By using age- and stage-matched wild type and TRβ knockout tadpoles to study T3-induced metamorphosis, we have demonstrated here clearly that TRβ is critical for intestinal remodeling, from the reduction in intestinal length to the two major cellular changes, stem cell formation/proliferation and larval epithelial apoptosis via regulation of direct T3 target genes in the intestine. Our results have revealed the complications in studying gene function in vivo and in interpreting developmental outcomes due to gene-editing. It further highlights the advantage of the anuran metamorphosis model for investigating adult organ formation during postembryonic development.
Materials and methods
Wild type adult X. tropicalis were purchased from Nasco or raised in the laboratory. Embryos and tadpoles were staged according to . TRβ mutant frogs [TRβ(+/−) and TRβ(−/−)] were reared in the 9 l plastic container until sexual maturation. All animal care and treatments were performed as approved by the Animal Use and Care Committee of Eunice Kennedy Shriver National Institute of Child Health and Human Development of the National Institutes of Health.
Generation of TRβ knockout Xenopus tropicalis animals by using CRISPR-Cas9 genome editing technology and genotyping
CRISPR-short guide RNA (sgRNA) was designed as described [60, 70], to target exon 2 of TRβ gene, upstream of the DNA binding domain (Additional file 1: Table S1) (Fig. 1a). CRISPR-sgRNA injected embryos obtained from mating TRα(+ / −)TRβ(+ / +) and wild type frogs were reared to sexual maturity (F0-generation frogs). A sexually mature F0 frog was mated with a wild type frog, and their offspring were screened to identify tadpoles with wild type TRα by polymerase chain reaction (PCR) method  but mutant heterozygous TRβ by sequence analysis [TRα(+ / +)TRβ(+ / −)] (Fig. 1b). After TRα(+ / +)TRβ(+ / −) mutants were sexually mature (F1 frogs), female and male mutant frogs were primed with 20 U of human chorionic gonadotropin (Novarel) one day before egg laying. They were then boosted with another injection of 200 U of human chorionic gonadotropin on the second day for natural mating to obtain TRβ knockout [TRβ(− / −)] frogs (F2 generation). The resulting fertilized eggs/embryos were collected and reared for three days at 25 °C to reach the feeding stage (stage 45). The tadpoles were then transferred to a 4-L container and fed.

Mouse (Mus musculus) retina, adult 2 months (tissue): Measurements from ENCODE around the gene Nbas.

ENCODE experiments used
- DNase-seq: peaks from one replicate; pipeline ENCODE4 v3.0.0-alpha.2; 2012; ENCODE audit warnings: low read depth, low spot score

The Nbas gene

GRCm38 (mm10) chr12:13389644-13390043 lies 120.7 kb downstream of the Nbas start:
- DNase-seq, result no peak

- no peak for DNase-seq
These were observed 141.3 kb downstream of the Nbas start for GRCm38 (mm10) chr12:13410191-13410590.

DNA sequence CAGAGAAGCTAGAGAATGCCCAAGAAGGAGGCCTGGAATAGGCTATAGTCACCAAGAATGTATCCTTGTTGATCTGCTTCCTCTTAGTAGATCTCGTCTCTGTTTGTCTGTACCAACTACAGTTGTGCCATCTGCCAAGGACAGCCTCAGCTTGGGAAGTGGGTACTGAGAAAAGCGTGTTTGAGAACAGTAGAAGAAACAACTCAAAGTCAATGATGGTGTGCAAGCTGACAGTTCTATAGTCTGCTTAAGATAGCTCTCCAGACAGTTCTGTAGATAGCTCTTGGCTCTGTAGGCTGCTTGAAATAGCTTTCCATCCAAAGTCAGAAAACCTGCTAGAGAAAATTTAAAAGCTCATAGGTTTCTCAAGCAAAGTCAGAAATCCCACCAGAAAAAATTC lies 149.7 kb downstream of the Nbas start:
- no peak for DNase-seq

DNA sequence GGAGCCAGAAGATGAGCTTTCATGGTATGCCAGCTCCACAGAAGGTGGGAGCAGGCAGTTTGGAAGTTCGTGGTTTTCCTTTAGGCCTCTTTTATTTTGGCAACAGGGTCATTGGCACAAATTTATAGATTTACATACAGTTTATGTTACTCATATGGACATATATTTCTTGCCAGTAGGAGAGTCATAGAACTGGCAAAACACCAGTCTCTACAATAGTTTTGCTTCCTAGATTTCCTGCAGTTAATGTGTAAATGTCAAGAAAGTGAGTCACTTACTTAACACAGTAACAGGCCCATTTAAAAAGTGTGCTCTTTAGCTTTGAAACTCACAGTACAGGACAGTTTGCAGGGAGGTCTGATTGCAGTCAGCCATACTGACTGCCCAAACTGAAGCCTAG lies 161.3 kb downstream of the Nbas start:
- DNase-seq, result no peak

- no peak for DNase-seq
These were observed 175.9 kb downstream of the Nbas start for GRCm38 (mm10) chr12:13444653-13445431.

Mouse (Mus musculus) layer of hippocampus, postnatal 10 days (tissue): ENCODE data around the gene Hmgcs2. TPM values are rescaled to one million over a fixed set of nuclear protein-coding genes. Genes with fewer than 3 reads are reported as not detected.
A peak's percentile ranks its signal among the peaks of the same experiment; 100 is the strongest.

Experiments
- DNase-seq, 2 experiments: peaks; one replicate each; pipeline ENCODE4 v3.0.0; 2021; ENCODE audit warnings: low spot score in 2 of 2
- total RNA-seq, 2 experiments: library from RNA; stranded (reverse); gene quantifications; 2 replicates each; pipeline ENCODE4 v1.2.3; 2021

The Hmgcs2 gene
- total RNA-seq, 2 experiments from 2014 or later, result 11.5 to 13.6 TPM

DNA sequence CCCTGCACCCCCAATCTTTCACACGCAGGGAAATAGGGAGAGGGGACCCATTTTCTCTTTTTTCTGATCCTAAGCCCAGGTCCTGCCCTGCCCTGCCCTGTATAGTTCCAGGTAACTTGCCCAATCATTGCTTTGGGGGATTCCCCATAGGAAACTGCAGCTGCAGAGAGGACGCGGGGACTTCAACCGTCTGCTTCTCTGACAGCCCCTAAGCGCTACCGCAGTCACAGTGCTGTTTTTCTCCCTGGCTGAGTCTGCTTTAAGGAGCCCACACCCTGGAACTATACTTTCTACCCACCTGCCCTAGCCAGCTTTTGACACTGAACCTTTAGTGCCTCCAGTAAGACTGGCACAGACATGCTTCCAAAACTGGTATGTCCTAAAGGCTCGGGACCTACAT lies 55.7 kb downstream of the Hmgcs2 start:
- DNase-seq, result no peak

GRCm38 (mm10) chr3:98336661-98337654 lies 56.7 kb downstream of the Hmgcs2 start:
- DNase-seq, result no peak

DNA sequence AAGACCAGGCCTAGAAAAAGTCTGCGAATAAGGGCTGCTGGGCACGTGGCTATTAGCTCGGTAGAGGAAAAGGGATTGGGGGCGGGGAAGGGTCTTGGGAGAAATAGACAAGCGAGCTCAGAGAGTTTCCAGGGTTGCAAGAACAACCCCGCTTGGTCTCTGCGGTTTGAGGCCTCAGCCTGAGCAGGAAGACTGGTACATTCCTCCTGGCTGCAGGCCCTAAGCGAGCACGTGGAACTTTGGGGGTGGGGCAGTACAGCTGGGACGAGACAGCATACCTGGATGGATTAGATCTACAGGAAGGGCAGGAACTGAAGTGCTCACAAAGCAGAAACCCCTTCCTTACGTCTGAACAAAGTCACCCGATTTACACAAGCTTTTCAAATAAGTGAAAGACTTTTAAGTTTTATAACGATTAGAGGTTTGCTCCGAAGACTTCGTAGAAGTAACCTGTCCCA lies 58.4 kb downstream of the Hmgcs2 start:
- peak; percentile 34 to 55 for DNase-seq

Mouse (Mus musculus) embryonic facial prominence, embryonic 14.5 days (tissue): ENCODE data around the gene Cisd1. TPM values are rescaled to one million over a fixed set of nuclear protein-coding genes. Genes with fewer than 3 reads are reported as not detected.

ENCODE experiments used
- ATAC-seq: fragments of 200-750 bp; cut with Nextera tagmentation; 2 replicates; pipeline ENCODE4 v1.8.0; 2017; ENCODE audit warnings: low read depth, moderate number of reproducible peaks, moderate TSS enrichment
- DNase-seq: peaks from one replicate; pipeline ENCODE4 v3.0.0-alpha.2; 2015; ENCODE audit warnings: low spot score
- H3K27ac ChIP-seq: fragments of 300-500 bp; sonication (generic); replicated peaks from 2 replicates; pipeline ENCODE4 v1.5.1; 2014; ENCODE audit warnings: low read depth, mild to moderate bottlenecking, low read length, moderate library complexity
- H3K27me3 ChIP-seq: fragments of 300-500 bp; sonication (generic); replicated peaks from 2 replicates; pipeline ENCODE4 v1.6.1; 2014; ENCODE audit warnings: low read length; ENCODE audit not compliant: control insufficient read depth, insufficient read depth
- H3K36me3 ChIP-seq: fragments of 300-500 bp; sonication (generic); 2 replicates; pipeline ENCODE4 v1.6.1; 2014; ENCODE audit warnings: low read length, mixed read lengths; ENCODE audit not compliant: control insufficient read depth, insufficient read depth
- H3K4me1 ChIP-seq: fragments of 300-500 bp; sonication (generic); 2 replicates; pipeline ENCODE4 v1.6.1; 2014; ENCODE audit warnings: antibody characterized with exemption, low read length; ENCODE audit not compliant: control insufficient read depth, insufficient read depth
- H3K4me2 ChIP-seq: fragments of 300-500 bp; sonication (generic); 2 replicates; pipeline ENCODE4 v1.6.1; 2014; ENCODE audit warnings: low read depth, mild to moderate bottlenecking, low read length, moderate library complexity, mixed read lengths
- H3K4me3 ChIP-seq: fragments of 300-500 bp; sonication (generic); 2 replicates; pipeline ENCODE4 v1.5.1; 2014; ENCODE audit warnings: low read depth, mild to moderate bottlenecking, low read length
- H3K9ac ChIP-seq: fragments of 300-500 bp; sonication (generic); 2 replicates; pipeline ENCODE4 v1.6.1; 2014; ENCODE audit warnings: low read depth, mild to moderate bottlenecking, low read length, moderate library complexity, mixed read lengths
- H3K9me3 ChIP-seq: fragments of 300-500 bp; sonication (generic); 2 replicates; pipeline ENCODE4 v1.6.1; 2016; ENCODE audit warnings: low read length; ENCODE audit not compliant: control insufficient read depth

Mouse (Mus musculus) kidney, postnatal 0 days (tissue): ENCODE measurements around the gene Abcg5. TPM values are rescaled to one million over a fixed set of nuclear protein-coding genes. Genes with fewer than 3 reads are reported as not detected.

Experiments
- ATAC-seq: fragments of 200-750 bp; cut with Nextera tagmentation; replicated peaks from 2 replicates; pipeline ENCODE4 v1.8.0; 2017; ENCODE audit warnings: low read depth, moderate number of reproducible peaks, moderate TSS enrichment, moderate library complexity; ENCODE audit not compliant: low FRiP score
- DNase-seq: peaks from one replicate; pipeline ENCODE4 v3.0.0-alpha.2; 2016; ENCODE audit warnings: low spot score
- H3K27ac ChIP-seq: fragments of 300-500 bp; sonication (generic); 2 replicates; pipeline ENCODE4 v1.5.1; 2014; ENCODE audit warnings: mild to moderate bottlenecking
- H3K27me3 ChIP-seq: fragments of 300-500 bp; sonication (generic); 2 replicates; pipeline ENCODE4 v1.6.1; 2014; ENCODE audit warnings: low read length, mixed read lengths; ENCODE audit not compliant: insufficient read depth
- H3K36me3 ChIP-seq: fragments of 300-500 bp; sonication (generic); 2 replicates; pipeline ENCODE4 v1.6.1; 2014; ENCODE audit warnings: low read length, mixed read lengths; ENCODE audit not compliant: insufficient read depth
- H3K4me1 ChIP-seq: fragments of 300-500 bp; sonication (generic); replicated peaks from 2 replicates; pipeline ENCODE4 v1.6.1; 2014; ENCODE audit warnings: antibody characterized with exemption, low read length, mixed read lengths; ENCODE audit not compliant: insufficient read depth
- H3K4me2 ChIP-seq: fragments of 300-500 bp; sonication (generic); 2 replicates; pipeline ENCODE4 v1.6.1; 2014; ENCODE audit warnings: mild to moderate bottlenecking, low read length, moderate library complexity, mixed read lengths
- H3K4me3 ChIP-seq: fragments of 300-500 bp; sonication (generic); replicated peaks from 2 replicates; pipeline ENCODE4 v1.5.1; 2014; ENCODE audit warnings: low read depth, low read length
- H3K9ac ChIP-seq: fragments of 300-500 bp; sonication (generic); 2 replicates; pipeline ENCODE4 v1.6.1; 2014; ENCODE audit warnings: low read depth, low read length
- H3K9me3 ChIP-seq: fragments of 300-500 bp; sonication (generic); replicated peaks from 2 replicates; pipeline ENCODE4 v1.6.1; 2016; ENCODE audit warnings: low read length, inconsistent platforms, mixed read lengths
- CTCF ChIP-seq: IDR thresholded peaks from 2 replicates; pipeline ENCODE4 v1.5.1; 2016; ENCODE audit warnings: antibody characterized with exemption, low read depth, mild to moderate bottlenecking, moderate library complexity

Tadpoles at indicated ages or stages were anesthetized with MS222 for photography, tail clipping, and body length measurement. For genotyping, tadpole tail tip (about 5 mm or less) was clipped and lysed in 20 µl QuickExtract DNA extraction solution (Epicentre) at 65 °C for 20 min. After incubating at 95 °C for 5 min, 1 µl of the DNA extraction solution was used for genotyping with PCR. A mutant line with a 5 base out-of-frame deletion in TRβ(Fig. 1b) was chosen for further studies. TRβ mutants were identified by PCR analysis of the genomic DNA with the forward primer F, 5′-TCAATGGAACCCTTTGGAGCTG-3′ and the reverse primer R, 5′-ACAGTTACAGGCATTTCCAGGC-3′ for 35 cycles of 94 °C for 10 s, 60 °C for 5 s, 72 °C for 45 s. The PCR products were analyzed by gel electrophoresis and purified by using QIAGEN PCR purification kit (Qiagen), followed by sequencing (Eurofins genomics).
Randomly selected stage 54 tadpoles were treated with or without 10 nM T3 for 18 h at 25 °C. The tadpole tail tip (about 5 mm or less) was cut for genotyping, and the rest of each animal was frozen in liquid nitrogen. The frozen tadpoles of the same genotype were combined together for RNA extraction. For the long term T3-treatment, wild type and TRβ knockout tadpoles at stage 54 were pooled into separate 4-l plastic containers and treated with 5 nM T3 for 0 (control), 2, 3, and 5 days at 25 °C. Half of the rearing water was replaced with fresh water with or without T3 every day. At least 3 tadpoles in each genotype were picked up and analyzed for each time point of T3 treatment.